Ahmad Bradshaw not a top fantasy RB


There's a lot to like about Ahmad Bradshaw. He's only 25 years old. He's coming off a breakout season during which he surprisingly won the Giants' starting tailback job from Brandon Jacobs in training camp and mostly held onto it all year, racking up 1,549 yards from scrimmage and eight TDs. And he plays for a team that (despite the fact that Eli Manning has thrown for 4,000 yards in back-to-back years) likes to pound the football.

But Bradshaw, who re-signed with the Giants Monday after shopping his wares around the NFL as a free agent, should be regarded as little more than a mid-level No. 2 fantasy RB. Why is that?

First off, there are the injuries. He's had multiple stress fractures in his feet, and this winter had surgery to remove bone spurs from his ankle. I guess you might say the dude is an old 25, or at least his lower legs are. Fantasy owners made it through 2010 with Bradshaw staying mostly healthy, but relying on that to happen again after he easily eclipsed his prior high-usage season may be playing with fire.

Next, there's the fumbling. Bradshaw was benched for parts of a couple games in November last year for dropping the football; he wound up with seven fumbles, which was second-most among all running backs last year, and he lost six of those, which was the most of any RB. We all know Tom Coughlin is an old-school type who likes to send messages to players he believes can do better. Bradshaw must hold onto the ball to guarantee a high workload again this season.

Finally, there's Jacobs himself. The big backup will return with the Giants in '11 and is favored to get his share of the short-yardage work again. Now, Bradshaw does sometimes stay in during TD-rich situations. He got 12 carries inside an opponent's 5 last season, converting five of those for scores. But Jacobs had 11 carries from that same short distance and also converted five, and frankly, if that big body of his is good for anything, it's good for shielding the smaller Bradshaw from the car crashes that come on an opponent's goal line. Plus, Jacobs probably has a better overall handle on his role in '11, and will be less likely to pitch fits as he did early in 2010; if I had to guess, I'd say Bradshaw will probably fall short of the whopping 323 touches from scrimmage he managed last year.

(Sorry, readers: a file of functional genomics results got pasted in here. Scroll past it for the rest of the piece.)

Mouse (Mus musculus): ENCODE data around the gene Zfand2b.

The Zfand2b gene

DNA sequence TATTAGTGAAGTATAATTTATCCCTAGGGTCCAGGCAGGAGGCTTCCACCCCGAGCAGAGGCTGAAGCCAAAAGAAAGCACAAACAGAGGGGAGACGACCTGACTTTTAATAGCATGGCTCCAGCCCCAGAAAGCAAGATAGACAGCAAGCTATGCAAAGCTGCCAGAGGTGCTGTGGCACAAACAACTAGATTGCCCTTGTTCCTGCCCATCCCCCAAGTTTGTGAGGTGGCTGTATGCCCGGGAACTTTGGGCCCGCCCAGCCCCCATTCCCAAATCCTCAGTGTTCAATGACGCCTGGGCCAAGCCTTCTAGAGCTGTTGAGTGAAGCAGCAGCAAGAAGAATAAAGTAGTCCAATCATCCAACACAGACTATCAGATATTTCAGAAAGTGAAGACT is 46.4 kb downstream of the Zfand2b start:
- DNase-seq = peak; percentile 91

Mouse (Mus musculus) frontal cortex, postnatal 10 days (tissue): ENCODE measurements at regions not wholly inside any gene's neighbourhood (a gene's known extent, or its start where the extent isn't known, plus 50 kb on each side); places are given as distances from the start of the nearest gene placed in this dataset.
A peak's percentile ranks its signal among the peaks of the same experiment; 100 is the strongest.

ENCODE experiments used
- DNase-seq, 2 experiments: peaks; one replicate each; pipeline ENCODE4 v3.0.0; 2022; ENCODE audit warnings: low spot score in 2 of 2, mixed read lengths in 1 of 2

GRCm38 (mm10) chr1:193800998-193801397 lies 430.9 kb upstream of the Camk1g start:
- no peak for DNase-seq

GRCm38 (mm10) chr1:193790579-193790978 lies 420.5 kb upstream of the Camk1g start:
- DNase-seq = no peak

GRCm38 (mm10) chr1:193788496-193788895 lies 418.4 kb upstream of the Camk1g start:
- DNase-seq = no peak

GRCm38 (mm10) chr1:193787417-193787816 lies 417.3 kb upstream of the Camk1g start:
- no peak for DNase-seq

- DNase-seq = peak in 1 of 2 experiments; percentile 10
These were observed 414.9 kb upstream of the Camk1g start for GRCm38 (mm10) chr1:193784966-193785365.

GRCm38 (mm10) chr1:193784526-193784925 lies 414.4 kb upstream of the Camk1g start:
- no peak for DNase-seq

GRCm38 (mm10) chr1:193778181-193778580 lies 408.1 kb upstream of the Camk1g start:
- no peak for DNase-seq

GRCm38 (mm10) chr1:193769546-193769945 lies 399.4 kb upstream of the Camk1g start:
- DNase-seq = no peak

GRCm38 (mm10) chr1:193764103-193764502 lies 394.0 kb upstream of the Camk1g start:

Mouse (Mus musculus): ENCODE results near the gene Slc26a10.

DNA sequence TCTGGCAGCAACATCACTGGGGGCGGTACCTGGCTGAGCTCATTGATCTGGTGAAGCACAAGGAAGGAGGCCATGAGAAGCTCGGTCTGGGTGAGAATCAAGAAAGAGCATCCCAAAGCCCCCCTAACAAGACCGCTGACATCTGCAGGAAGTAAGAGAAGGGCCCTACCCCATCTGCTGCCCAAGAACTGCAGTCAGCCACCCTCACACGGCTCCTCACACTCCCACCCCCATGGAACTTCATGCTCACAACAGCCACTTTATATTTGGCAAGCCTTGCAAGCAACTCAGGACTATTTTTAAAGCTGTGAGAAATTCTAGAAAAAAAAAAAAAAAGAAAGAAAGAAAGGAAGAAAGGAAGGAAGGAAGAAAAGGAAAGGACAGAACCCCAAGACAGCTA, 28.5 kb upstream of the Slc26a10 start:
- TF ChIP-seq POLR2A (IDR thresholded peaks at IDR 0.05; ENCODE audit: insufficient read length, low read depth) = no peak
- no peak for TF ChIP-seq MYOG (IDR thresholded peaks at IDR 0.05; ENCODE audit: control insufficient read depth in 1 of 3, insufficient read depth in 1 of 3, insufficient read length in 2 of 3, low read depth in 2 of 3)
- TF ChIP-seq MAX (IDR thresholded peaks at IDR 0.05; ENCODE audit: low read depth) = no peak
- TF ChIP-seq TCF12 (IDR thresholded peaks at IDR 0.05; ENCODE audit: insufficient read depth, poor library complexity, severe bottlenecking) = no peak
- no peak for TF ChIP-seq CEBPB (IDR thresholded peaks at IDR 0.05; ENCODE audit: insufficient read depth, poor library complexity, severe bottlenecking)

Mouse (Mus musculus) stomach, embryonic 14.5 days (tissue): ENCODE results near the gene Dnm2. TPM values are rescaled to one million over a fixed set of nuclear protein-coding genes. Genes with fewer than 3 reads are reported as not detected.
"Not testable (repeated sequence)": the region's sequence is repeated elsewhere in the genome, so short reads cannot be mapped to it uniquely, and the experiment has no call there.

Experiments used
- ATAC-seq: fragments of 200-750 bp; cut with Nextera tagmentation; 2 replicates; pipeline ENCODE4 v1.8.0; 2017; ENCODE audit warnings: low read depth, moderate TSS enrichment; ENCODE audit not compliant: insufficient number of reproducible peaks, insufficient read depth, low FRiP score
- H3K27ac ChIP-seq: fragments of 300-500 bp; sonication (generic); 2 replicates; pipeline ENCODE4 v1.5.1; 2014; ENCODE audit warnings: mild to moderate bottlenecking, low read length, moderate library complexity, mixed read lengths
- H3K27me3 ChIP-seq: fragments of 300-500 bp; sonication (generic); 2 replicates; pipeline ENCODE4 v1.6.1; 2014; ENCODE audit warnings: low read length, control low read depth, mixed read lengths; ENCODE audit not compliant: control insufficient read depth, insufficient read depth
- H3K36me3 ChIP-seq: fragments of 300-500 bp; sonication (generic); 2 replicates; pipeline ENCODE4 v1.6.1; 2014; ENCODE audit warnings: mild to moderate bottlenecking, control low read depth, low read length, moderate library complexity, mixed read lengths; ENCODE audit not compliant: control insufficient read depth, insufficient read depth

Now, none of this is to say you shouldn't draft Bradshaw on your fantasy team. You should. He's a dynamic player, and I have a feeling that the formerly-aging Giants O-line will be better this year. David Diehl looked cooked at left tackle at the end of last season and will play guard this season, as William Beatty takes over Manning's blind side; Chris Snee is one of the best guards around and David Baas is a big upgrade at center. But as I say, Bradshaw isn't a No. 1 fantasy back, and he's not without substantial risk. Pump the brakes on your excitement over this re-signing, and team him with a more week-to-week reliable No. 1 back in your draft later this month.

Christopher Harris is a fantasy analyst for ESPN.com. He is a six-time Fantasy Sports Writers Association award winner. You can ask him questions at www.facebook.com/writerboy, and follow him on Twitter at @writerboyESPN.